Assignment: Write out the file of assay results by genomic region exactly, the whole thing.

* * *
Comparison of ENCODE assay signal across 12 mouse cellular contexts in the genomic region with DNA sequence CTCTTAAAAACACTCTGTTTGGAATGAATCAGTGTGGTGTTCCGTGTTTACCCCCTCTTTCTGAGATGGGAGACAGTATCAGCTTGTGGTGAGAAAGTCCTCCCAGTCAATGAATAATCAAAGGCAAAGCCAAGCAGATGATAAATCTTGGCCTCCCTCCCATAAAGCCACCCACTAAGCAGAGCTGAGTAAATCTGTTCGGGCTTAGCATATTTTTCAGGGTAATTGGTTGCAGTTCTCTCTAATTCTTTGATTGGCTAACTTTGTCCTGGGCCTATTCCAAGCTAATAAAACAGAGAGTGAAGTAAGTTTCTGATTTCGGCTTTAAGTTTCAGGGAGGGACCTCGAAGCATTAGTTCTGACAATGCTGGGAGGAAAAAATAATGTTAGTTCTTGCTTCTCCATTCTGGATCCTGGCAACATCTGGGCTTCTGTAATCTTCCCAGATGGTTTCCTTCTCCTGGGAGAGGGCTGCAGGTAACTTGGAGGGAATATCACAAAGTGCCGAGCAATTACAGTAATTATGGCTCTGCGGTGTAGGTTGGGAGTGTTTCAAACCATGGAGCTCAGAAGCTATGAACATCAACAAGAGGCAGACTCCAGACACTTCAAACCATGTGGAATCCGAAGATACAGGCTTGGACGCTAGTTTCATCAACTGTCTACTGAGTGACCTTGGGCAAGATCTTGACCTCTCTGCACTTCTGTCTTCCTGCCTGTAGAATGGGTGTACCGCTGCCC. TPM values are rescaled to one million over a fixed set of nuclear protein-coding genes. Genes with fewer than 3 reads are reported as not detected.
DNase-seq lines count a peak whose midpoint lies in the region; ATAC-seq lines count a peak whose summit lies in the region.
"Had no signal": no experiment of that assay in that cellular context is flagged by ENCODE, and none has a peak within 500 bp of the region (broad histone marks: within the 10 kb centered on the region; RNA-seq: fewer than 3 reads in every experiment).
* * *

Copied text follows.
Comparison of ENCODE assay signal across 12 mouse cellular contexts in the genomic region with DNA sequence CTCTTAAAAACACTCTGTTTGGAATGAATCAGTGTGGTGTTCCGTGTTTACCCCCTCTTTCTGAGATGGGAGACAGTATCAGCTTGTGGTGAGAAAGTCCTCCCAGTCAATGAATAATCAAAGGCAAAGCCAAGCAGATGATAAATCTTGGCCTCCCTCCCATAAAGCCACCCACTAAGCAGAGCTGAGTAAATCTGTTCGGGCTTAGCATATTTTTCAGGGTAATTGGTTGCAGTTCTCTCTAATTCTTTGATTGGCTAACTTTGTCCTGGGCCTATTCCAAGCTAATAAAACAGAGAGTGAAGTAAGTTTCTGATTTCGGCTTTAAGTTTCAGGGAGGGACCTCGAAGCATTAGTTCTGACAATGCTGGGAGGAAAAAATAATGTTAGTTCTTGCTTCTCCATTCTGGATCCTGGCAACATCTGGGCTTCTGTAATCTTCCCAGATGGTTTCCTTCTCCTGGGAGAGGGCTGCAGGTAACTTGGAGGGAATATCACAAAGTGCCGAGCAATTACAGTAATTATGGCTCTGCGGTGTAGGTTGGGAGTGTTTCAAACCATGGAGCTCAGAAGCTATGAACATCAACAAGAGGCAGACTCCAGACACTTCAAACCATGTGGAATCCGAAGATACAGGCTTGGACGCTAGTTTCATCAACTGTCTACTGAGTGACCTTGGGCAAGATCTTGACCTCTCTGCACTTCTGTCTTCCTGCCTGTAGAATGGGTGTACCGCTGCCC. TPM values are rescaled to one million over a fixed set of nuclear protein-coding genes. Genes with fewer than 3 reads are reported as not detected.
DNase-seq lines count a peak whose midpoint lies in the region; ATAC-seq lines count a peak whose summit lies in the region.
"Had no signal": no experiment of that assay in that cellular context is flagged by ENCODE, and none has a peak within 500 bp of the region (broad histone marks: within the 10 kb centered on the region; RNA-seq: fewer than 3 reads in every experiment).